my oldest child is in preschool this year and watching him progress has been so much fun! he’s always loved numbers and letters. so when he started to practice writing, he was very excited to see that he could make those same letters and numbers he sees every day! he’s learning the proper ways to write them – slants, hooks, etc. – as well as which part of the letter gets written first, and in which direction he should write each component of the letter. to capitalize on his excitement and because he’s just having so much fun learning how to write, i made him a bunch of alphabet lacing cards that we can take with us in the car, to church, or even to play with at home.
anyone who subscribes to my blog (top right corner in the sidebar…nudge, nudge, wink, wink ) would know that in many of my other projects i substitute chip board with cereal boxes. you can see those projects here, here, & here. it’s obviously much cheaper (since it’s free!) and it’s being resourceful, so why not?! empty cereal boxes work just great for this project – they’re thin enough that you can cut through them, but thick enough to give your lacing cards some durability.
so all you will need for this project are:
*letters – you can pick your favorite font and print out the alphabet to whatever size you want. i used a font called “aharoni.” it’s not one i downloaded from somewhere, i think it’s just one of those default fonts that comes when you buy the computer/programs. the only drawback with it is that while the capital letters are awesome, the lower-case letters don’t all look like normal lower-case letters, ie. the “j” doesn’t have a hook on the bottom, nor does the “q”, etc. so if you want just the capital letters for this font, you can download them here.
*patterned carstock – paper will work too, but carstock just makes it that much thicker
*mod podge & brush
*scissors, exacto knife, hole punch
*string & a little tape
and here’s what to do!
1. first thing’s first: grab some cereal boxes. i have this thing about saving mine…i always think i can use them for something, so i have lots. plus, we eat a lot of cereal so it’s not hard to amass a bunch of them.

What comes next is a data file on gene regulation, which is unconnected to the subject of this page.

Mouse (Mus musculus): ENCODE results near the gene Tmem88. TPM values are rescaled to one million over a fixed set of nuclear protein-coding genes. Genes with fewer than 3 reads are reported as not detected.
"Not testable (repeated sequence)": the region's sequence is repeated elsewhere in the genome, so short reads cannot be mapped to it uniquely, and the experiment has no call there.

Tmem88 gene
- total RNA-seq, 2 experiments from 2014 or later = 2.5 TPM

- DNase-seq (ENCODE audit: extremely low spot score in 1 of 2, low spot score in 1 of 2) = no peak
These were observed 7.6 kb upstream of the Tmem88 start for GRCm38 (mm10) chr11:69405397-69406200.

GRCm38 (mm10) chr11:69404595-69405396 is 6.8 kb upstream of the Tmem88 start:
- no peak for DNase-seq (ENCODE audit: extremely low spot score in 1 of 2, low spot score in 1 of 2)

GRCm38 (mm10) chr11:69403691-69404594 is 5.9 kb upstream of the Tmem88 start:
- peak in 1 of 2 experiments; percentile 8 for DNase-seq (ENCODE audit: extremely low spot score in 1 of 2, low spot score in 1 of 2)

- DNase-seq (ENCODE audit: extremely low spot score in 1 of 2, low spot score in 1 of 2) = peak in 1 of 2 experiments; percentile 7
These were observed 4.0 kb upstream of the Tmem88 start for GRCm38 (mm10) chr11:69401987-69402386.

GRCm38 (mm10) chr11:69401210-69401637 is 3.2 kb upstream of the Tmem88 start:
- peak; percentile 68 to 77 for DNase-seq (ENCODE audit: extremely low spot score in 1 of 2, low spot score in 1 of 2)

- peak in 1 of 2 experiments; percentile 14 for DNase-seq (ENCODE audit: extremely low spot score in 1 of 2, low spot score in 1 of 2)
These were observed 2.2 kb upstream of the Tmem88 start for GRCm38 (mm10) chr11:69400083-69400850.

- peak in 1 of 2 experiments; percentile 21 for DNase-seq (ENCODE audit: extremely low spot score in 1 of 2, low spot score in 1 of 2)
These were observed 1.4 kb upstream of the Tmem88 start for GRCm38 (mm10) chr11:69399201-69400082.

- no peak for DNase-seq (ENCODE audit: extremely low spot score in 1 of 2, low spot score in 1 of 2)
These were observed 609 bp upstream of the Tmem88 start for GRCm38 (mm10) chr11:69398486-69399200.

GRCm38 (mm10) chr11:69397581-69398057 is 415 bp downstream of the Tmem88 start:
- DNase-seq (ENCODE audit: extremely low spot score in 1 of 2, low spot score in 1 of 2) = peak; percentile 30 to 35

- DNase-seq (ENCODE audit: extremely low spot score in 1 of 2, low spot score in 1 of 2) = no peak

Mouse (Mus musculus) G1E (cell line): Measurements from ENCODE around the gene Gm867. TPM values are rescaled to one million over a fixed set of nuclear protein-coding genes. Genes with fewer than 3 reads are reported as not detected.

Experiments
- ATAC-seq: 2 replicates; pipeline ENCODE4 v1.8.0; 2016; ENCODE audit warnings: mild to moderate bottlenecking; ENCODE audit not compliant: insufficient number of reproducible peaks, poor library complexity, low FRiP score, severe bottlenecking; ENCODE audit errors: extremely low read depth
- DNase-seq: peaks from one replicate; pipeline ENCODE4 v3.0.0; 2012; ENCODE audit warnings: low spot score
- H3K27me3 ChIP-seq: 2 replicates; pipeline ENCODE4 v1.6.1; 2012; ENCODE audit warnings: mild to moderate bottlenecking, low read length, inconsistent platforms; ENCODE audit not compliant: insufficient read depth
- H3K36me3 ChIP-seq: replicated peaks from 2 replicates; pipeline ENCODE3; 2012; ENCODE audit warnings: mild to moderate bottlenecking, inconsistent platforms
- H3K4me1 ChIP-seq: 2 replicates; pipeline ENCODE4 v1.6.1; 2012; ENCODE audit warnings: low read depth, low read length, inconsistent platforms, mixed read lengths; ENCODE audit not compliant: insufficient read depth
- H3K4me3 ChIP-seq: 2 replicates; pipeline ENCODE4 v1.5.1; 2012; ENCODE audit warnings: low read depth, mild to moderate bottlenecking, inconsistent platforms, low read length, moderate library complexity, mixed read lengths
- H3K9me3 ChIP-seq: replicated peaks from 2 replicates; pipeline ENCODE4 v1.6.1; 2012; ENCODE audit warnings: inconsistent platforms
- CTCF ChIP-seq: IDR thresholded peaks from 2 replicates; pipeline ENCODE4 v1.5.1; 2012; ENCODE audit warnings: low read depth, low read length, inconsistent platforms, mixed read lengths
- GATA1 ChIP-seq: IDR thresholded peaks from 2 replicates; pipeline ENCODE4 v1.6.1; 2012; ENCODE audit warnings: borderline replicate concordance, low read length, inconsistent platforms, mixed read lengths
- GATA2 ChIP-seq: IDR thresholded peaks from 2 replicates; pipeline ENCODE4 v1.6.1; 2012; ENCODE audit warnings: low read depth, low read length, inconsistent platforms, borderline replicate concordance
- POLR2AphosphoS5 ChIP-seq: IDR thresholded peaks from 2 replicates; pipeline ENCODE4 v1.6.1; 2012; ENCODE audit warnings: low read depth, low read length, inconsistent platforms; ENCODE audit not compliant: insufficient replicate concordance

2. next, take the letters you printed out (or draw your own) and cut them out. these are your templates.
3. next, trace the letters onto your cereal box…
…and cut them out! (use an exacto knife to get out the middles if you need to.) see – just as good as buying chipboard, and with minimal time & effort! and you’re going to cover them with paper, so no one will ever know!
4. next, plan out where you’re going to put your holes so that they are more or less consistent & even. i decided to this at this stage vs after it’s all put together because i wanted to be able to erase my markings if i needed to. but you could do this step at the end if you wanted to.
5. punch your holes. you can do this step at the end, too, but i figured i’d rather punch the holes several times (once now, once when the 1st side of paper is on, and once when the second side of paper is on) with thinner pieces of paper to punch through than all at the end – you can do it, but i didn’t want to bruise my hand punching so many times through 2 pieces of cardstock AND a cereal box. it does get pretty thick. but it’s up to you!
6. mod podge your letters on to paper. first, one side (and if you’re punching holes after ever step like i did, punch them after each side so you know where to line up the hole punch), cut out the letter. then pod podge the other side. punch out your holes.
7.to make sure your paper doesn’t separate, you might consider putting a thin layer of pod podge along the outside of each shape. not necessary, but it certainly doesn’t hurt! and since you have the mod podge out already….
8. you’re almost done! get your letter and a length of string. longer is better – remember, you can always take some off if you need to, but you can’t add more on.
9. take a small piece of tape and attach the string to the back of your card. keep in mind where your child will start “writing” the letter, ie. at the top? on the left side?
10. lace your letter to make sure you have the right amount of string. admit it, it’s kinda fun! then trim it off so you don’t have too much.
11. once you’ve trimmed your string, take a little piece of tape and wrap it around the end. trim off the top so it’s nice and even. then to help even further from fraying, dab a little bit of mod podge, since you have it out anyway, on the very top.
12. next, you’re ready to hand it over to your child and let them have some fun! younger kids just may be happy with getting the string in whatever holes they want to, where as with older kids, you can encourage them to string in the same directions you would normally use when writing a letter on paper.
my kids have had a lot of fun playing & learning with these!
they pack up really nicely – wrap the string around, and put it in a plastic ziplock bag or large pencil case. have fun learning!
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